Why doesn’t HDMI ARC work? Explaining why 14-year-old tech fails so often

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I’ve reviewed enough bleeding-edge gadgets to know that not everything works right the first time. When stuff doesn’t work, I’ll wait patiently for a firmware update. I’ll sit tight until there’s a patch. I’ll even wait for the next version to see if it works better. Generally, I like to give brands and the very smart people who work for them the benefit of the doubt.

But after 14 years, HDMI ARC remains one of the most frustrating features I’ve ever dealt with. The once-promising technology that lets AV components from any manufacturer magically talk to each other rarely seems to work as intended.

Just this past week alone, I fielded questions and calls for help from three different friends because they could not get the sound from their TV to their soundbar or AV receiver using HDMI ARC. That’s just the latest addition to about 12 years’ worth of emails, DMs, and text messages about the exact same issue.

Yes, this is a very first-world problem. Nobody’s life is ended prematurely because their audio return channel doesn’t work. But we spend our hard-earned money with certain expectations, and there is no denying that this is a problem.

So why can’t we fix it?

Who’s to blame?

The truth is there is no one entity or person to blame, which makes it all the more frustrating. It’s not like we can email the CEO of HDMI and tell him to fix HDMI ARC. First, that’s not a tactic bound for success. Second, HDMI ARC — and HDMI in general — is bigger than its CEO.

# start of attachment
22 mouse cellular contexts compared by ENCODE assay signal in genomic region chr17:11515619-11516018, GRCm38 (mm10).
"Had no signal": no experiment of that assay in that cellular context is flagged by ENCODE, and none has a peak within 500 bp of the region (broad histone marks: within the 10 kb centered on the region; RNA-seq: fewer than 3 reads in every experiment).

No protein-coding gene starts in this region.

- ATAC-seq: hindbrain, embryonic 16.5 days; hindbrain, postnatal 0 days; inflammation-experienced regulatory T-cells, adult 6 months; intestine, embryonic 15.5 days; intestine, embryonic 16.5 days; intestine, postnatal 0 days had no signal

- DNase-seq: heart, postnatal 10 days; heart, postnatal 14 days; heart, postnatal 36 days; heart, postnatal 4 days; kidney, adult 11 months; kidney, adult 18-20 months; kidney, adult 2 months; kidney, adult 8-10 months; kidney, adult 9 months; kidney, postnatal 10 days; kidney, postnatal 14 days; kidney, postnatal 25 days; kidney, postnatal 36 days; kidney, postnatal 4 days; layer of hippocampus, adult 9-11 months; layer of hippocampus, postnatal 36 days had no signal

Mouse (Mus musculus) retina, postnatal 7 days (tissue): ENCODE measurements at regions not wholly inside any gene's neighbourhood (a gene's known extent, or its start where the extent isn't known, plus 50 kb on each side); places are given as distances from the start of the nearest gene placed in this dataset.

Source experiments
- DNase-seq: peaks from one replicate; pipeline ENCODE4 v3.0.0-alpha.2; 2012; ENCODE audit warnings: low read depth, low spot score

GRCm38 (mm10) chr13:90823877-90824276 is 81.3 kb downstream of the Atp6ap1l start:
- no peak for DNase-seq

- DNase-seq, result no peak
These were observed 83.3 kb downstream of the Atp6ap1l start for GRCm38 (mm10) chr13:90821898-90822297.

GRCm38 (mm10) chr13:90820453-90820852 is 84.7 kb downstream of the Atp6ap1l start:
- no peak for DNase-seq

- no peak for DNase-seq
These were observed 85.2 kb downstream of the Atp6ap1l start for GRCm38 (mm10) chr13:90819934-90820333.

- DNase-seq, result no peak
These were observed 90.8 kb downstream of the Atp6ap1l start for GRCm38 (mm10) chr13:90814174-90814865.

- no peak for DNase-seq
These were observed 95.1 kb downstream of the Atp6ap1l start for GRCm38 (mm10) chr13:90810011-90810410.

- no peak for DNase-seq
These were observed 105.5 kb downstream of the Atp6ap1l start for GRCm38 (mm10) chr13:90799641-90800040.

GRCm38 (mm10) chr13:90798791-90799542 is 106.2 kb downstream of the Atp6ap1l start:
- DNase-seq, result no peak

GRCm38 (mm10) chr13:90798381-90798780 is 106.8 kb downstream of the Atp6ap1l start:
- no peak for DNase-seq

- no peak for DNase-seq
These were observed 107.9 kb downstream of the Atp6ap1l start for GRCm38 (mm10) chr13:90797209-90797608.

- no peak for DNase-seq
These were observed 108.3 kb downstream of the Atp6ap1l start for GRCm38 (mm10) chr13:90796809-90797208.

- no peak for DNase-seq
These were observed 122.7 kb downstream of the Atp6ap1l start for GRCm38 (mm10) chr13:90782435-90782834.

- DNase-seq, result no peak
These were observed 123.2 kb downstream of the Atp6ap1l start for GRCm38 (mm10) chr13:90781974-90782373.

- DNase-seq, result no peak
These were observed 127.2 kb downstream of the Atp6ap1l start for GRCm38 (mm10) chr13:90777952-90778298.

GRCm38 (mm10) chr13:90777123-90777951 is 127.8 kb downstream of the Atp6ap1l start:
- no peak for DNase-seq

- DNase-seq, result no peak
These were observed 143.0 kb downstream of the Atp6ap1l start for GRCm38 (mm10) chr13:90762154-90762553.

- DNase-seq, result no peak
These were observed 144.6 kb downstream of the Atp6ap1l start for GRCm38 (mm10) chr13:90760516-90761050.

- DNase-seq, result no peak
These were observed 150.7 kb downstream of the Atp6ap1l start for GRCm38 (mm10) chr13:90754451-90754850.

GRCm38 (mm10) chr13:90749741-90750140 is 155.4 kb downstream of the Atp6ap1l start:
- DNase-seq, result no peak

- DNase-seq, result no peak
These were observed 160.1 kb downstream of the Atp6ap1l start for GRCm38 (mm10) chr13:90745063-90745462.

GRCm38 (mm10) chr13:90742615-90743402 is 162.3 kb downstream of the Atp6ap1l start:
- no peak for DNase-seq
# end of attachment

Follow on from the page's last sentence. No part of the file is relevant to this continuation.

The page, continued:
HDMI ARC is just a symptom, not the actual illness. If HDMI ARC is a pool of blood on the floor, then HDMI CEC is the gushing artery. Sorry for the gory analogy.

The HDMI ARC port on the back of a component.

HDMI CEC has been around since 2005, yet its baseline bugginess — its propensity to propel you into fits of madness because the seemingly simple solution is not at all simple and often just does not work — has remained a constant for 18 years. And honestly, it’s probably going to be as bad as it’s always been come its 20th birthday.

A handshake agreement

The CEC in HDMI CEC stands for Consumer Electronics Control. It’s the protocol that allows your TV remote to adjust the volume on your soundbar, for instance. In an ideal world, HDMI CEC makes it possible for you to chuck most of your remotes in a drawer and forget about them, theoretically turning any remote into a universal remote. All the most common controls, volume up and down, channel up and down, power, that sort of thing — can be done through HDMI CEC.